Few artists have impacted tech house more in the past decade than Kölsch. In particular, his partnership with Kompakt paved the way for the more melodic side of tech to become the global phenomenon it is today.
Born Rune Reilly Kölsch, the half-German, half-Irish Dane grew up in the Copenhagen separatist counter-cultural community of Christiania. A self-proclaimed unconventional childhood led to him writing and producing music from a very early age, first as a drummer in bands and then on the Amiga 500 computer his mother bought him to do his homework on.
Originally drawn to electro and hip hop, he progressed to breakbeats and house music before finding techno in the early 90s rave scene. His first experience of DJing would come as young as 11 when he would perform in the basement of a youth club in Copenhagen. The same Amiga 500 would be put to good use creating his first three releases from 1995 - 1998.
By 1999, Rune made his first trip to Ibiza and was mesmerised by the scene, and has attributed his love of melodies to the balearic music he encountered there. During this period, Rune would spend up to 12 hours a day in the studio and would frequently be sitting on over 150 tracks.
Rune would collaborate with his brother Johannes Torpe on several electronic projects, including Artificial Funk, Fashion Victims and Heavy Rock, however it was during this period that Rune would have his first big breakout as a solo artist, releasing “Calabria” under the alias Rune RK and later Enur.
This track has taken on a life of its own, being sampled and remixed by everyone from Alex Gaudino to Nathan Dawe. Despite being an international hit, it would still be several years before Rune became an established artist.
A turning point came when Kompakt Records boss Michael Mayer listened to a record by Rune’s Needle and Ink alias. The two decided to meet in the studio, and from this came Dogma 1 and Dogma 2. It was Mayer who convinced Rune to use his surname, Kölsch, as his artist name.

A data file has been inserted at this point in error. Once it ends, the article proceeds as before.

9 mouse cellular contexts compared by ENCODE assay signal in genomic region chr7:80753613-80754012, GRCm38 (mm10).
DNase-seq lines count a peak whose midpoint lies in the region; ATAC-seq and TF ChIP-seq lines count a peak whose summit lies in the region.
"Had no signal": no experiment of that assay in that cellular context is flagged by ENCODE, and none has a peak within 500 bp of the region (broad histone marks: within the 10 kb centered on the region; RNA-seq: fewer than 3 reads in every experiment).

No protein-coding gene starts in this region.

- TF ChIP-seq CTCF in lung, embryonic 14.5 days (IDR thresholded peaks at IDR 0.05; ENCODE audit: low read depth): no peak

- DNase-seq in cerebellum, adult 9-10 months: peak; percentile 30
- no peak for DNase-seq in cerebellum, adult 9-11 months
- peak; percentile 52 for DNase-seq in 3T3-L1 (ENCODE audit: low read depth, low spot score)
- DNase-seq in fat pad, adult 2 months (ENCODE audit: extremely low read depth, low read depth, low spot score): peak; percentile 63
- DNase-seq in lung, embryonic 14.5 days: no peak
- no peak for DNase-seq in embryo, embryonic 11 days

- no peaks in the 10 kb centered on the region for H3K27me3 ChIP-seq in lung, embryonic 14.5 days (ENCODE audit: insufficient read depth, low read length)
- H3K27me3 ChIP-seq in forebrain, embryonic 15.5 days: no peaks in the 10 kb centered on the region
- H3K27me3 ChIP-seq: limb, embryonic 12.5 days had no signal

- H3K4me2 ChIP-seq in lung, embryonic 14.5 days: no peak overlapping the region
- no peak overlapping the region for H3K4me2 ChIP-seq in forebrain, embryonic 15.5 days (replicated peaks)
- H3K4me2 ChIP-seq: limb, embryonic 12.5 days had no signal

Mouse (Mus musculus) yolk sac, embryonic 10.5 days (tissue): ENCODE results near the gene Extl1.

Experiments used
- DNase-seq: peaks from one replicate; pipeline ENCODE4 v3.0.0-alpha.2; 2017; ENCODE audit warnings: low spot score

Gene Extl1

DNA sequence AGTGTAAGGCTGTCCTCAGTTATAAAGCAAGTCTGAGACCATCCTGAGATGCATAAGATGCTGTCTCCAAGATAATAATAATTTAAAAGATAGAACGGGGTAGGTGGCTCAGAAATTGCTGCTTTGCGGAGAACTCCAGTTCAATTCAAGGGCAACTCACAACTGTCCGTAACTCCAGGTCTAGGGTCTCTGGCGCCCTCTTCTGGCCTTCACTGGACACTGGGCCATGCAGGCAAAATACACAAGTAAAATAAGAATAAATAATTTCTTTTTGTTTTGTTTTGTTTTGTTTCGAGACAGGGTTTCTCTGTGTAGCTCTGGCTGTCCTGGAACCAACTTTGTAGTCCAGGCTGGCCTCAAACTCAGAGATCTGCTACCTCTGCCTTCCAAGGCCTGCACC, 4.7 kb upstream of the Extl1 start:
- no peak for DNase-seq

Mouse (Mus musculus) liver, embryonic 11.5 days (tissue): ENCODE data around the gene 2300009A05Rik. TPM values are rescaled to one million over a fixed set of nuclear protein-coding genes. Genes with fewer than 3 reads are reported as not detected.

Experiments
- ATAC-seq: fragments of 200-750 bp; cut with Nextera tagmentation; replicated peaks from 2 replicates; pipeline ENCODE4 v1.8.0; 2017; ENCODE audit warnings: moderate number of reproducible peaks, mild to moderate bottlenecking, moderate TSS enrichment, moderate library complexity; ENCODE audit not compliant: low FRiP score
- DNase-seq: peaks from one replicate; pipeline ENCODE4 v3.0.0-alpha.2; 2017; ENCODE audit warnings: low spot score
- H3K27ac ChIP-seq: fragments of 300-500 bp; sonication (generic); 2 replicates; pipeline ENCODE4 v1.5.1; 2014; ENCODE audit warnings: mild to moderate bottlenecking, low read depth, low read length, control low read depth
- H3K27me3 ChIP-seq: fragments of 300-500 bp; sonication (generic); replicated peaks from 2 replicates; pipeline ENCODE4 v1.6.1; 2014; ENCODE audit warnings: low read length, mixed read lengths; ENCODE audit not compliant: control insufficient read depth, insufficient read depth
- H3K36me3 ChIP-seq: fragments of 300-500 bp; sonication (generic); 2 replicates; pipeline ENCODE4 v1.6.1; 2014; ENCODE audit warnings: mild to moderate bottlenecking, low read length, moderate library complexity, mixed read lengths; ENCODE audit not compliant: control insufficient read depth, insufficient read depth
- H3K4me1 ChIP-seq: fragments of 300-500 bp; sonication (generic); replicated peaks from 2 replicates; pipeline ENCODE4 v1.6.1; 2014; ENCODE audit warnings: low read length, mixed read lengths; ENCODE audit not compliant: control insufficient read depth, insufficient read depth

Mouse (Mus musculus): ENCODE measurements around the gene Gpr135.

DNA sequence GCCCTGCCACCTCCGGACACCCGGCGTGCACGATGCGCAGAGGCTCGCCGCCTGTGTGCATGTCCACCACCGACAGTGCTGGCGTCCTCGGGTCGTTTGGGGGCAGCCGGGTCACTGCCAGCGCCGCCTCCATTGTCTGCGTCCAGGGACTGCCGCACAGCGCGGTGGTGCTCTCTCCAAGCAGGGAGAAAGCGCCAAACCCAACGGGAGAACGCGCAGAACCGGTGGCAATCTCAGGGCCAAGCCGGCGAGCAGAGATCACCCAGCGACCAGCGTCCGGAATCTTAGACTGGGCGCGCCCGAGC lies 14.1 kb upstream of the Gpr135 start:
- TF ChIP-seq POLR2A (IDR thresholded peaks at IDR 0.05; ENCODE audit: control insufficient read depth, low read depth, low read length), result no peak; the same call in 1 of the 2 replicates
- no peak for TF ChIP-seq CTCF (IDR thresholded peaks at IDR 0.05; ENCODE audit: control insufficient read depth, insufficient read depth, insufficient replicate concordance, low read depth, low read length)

The relationship with Kompkat would birth a trilogy of autobiographical full-length studio albums, beginning in 2013 with the debut Kölsch album 1977. A deeply personal work, every track on the album was inspired by childhood memories with “Opa” about his grandfather and “Der Alte”, a cherished German TV detective show he would watch as a child.
This focus on melody and romanticism within a techno framework was a huge hit, and 1977 spawned several club and crossover hits, along with “Opa” and “Der Alte”, “Goldfisch”, “Loreley” and the emotional anthem “All That Matters”, took Kölsch’s career to the next level.
As Kölsch’s star rose, his heavy touring schedule meant that 12-hour days in the studio became a thing of the past, and he needed to create music when and where he could. Adopting a new strategy, he followed the mantra: if an idea didn’t work in 30 minutes, abandon it and move on.
This strict work ethic proved incredibly fruitful as Kölsch would release his biggest tracks to date, including the stadium-sized anthem “Grey”. The autobiographical album trilogy completed with 2015’s ,1983 and 2017’s 1989.
In 2020 Kölsch would release Now Here No Where, his last album to date on Kompakt’s main label, with 2021’s follow-up Isopolis dropping on his own Ipso imprint. Ipso had traditionally been a home for Kölsch’s collaborative projects with Michael Mayer before expanding to include collabs with Tiga, Sasha and Dubfire.
With such an impressive body of work, Kölsch is in constant demand for shows around the world. In 2018, he memorably performed on top of the Eiffel Tower. After falling in love with the island in 1999, Kölsch has never been far from Ibiza’s shores. He began playing for ANTS in our first year, back in 2013 and has been a regular fixture and Colony favourite ever since.
As part of ANTS - 10 YEARS STRONG, he’ll be going B2B with another ANTS cornerstone, Joris Voorn, at Ushuaïa Ibiza on Saturday 16th September. Get tickets and browse lineups and our events calendar on the button below.